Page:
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Smartphone face recognition ‘improved’ by copying the brain

Posted on 31 March 2015

Face recognition security on smartphones can be significantly improved if users store an ‘average’ photo of themselves, according to new research by scientists at the University of York.

Image 1: Normal use of the smartphone ‘face-unlock’ system, it stores a single image of the owner.
Image 2: Shows the owner’s face ‘average’ – an image derived from many photos of a person – being encoded into the system.Image 1: Normal use of the smartphone ‘face-unlock’ system, it stores a single image of the owner.
Image 2: Shows the owner’s face ‘average’ – an image derived from many photos of a person – being encoded into the system.

A research team led by Dr David Robertson, of the Department of Psychology’s FaceVar laboratory at York, found that combining different pictures of the user, rather than a single ‘target’ image, leads to much better recognition across all kinds of daily settings. The research is published in the journal PLOS ONE.  

The researchers examined the performance of the ‘face unlock’ system on Samsung Galaxy phones. They found that the system was generally very good at rejecting imposters, but that it often failed to recognise the genuine owner too.  However, performance could be greatly improved, often to perfect levels, if users stored an ‘average’ of their own photos – formed by morphing together several different photos of the user.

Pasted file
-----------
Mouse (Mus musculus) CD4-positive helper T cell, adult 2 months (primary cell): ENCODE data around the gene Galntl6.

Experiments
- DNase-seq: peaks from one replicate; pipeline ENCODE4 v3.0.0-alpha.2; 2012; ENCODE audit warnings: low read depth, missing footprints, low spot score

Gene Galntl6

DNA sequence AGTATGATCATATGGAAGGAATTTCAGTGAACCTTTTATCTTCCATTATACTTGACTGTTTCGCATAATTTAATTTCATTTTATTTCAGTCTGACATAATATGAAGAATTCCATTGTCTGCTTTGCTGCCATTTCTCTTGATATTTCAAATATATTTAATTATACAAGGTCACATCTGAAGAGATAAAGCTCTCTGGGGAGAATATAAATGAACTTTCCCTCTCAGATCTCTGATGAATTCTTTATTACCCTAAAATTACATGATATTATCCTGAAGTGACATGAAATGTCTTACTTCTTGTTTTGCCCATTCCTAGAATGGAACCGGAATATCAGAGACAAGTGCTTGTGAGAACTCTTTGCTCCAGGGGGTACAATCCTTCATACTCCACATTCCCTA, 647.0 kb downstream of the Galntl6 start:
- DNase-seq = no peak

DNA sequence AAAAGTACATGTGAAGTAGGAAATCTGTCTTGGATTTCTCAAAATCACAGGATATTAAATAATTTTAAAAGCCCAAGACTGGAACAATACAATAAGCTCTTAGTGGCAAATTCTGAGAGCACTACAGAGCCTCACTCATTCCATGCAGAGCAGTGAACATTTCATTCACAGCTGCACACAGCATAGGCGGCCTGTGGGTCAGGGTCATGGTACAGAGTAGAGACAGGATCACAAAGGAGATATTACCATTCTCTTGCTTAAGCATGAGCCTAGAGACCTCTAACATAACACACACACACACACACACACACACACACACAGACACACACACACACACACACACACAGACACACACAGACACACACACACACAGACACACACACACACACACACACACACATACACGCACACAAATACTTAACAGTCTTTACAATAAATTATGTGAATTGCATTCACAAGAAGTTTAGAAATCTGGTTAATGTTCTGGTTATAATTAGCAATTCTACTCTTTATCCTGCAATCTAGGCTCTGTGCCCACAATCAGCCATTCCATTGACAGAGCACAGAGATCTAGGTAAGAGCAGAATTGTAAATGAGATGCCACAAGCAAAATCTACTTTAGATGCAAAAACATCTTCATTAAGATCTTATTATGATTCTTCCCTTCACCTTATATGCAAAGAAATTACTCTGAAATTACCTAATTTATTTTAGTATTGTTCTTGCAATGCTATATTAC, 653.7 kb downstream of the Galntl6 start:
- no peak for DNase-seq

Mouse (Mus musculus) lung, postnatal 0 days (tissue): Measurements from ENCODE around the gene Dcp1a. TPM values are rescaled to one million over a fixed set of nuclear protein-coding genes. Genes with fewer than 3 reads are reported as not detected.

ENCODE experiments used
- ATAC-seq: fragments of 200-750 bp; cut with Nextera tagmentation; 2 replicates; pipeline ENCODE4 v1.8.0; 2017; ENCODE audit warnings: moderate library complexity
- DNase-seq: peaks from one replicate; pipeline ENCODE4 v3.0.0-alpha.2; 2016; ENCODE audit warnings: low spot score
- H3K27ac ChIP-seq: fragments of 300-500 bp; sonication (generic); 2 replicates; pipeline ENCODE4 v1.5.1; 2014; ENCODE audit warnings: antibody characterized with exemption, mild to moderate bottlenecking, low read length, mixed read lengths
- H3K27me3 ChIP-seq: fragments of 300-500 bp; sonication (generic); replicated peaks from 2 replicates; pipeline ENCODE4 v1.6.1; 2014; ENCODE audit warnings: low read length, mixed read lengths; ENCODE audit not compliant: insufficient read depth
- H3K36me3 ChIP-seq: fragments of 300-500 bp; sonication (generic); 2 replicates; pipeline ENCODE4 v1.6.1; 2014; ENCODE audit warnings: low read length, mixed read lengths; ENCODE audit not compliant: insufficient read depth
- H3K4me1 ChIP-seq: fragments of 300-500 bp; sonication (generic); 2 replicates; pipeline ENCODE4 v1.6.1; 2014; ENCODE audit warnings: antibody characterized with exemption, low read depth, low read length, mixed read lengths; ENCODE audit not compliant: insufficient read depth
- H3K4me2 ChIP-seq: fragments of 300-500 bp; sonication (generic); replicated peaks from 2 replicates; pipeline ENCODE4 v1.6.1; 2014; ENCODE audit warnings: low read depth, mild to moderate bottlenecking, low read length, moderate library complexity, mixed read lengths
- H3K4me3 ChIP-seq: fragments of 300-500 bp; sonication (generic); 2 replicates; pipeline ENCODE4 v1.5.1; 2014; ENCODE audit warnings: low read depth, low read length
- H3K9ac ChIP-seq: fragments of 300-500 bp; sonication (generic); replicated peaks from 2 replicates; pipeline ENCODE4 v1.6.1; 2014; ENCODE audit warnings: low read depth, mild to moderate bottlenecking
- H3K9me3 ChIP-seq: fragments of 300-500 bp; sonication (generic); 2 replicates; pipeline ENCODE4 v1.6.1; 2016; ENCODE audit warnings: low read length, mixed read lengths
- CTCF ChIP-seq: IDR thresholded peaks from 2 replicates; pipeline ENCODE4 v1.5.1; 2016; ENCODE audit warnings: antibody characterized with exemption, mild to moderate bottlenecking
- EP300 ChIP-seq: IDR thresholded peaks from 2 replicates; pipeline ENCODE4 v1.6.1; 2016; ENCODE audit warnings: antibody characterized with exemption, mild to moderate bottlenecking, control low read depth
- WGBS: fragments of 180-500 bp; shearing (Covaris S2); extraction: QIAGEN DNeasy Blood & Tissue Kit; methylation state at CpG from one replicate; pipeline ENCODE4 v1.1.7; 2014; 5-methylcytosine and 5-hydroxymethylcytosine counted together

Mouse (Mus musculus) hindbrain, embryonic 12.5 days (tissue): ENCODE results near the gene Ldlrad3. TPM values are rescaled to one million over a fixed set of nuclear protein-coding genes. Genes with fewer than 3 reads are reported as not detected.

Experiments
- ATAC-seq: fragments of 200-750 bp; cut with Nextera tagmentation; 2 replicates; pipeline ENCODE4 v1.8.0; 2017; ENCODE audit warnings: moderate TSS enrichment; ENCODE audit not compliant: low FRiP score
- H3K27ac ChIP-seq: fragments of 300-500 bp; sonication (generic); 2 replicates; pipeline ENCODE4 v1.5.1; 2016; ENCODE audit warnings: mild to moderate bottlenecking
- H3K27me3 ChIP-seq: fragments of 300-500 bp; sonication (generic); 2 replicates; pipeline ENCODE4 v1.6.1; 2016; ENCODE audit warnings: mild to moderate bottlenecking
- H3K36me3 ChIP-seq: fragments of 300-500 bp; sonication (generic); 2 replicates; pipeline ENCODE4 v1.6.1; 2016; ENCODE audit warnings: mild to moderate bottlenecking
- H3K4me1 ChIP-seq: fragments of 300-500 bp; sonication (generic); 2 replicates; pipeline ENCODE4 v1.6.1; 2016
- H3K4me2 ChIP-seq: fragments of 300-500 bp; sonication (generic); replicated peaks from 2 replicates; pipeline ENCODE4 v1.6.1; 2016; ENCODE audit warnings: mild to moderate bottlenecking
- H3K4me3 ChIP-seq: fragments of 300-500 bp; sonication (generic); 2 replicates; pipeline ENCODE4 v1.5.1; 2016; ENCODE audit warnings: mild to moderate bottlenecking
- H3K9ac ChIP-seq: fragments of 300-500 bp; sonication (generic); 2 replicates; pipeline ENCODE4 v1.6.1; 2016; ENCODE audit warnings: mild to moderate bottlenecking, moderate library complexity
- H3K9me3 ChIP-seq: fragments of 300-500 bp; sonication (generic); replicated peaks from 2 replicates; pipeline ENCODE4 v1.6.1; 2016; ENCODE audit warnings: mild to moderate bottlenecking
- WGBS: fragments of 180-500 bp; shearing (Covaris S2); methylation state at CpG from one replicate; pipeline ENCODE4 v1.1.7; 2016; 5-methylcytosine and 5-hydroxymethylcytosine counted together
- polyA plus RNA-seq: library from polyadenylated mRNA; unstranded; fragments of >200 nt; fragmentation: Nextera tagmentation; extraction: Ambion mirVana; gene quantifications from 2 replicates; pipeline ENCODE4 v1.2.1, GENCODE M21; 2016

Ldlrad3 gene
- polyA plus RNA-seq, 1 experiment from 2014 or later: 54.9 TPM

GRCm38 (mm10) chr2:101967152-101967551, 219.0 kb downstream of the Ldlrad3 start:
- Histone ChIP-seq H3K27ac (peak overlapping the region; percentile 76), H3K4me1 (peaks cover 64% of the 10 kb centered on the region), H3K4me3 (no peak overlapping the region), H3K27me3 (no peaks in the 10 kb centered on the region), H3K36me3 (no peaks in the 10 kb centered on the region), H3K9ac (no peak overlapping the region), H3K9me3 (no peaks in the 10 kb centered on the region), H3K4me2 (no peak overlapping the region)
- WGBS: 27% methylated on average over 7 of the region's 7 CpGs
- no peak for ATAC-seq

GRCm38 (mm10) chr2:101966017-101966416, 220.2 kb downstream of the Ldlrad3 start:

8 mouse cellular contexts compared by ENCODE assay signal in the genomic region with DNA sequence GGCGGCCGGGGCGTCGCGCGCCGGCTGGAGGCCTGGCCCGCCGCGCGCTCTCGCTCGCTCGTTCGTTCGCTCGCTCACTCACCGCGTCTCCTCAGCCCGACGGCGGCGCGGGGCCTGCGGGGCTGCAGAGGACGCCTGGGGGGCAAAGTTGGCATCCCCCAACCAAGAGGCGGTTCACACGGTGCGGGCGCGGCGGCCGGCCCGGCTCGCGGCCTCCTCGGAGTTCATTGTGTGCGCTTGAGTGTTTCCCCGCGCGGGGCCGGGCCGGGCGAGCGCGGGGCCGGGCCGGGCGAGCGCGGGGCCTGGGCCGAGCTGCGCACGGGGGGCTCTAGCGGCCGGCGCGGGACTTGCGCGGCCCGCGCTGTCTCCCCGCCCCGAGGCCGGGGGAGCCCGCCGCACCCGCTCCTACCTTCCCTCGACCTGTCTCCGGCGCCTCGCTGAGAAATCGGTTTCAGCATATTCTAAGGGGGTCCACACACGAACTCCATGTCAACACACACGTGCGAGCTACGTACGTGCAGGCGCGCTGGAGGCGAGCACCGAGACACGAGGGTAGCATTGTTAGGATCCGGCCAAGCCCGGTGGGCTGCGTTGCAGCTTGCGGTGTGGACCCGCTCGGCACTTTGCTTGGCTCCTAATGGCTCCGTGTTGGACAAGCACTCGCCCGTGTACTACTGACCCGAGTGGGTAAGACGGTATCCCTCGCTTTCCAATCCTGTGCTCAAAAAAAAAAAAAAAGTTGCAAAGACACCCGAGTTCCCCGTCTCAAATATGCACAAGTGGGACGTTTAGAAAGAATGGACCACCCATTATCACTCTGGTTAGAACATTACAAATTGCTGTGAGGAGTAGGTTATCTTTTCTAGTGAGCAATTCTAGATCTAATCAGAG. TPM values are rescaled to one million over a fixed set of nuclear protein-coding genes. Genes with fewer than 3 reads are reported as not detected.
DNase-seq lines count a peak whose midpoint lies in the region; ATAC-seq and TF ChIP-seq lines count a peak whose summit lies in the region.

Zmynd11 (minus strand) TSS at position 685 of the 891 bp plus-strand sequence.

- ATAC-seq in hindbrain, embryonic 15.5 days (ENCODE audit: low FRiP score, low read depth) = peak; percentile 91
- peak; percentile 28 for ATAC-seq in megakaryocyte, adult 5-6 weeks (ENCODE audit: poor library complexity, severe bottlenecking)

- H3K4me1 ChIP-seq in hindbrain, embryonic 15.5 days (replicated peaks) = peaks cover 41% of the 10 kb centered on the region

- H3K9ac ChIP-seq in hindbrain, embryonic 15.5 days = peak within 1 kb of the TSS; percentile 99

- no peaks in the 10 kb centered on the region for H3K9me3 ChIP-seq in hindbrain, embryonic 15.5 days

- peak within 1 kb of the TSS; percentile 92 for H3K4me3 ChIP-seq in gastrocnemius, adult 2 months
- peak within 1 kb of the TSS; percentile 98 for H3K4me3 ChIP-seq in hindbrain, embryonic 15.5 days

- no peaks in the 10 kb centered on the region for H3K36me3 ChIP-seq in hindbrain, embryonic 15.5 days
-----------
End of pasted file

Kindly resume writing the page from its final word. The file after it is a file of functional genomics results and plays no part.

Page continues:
The idea for this technique comes from studies of human face recognition.  It is understood that the brain forms abstract representations of the faces it knows, and that people are very good at recognising their family and friends over a range of conditions.  If it is possible to copy these representations, then automatic face recognition can improve.  Using ‘average’ images is a simple way to do this.

Dr Robertson said: ‘We chose to study the Samsung Galaxy because it is a very popular phone which comes with working face recognition technology. However, we expect this technique to work across a wide range of phones and other automated recognition devices.  It is very interesting that performance can be so much improved by copying a simple trick performed by the brain.”

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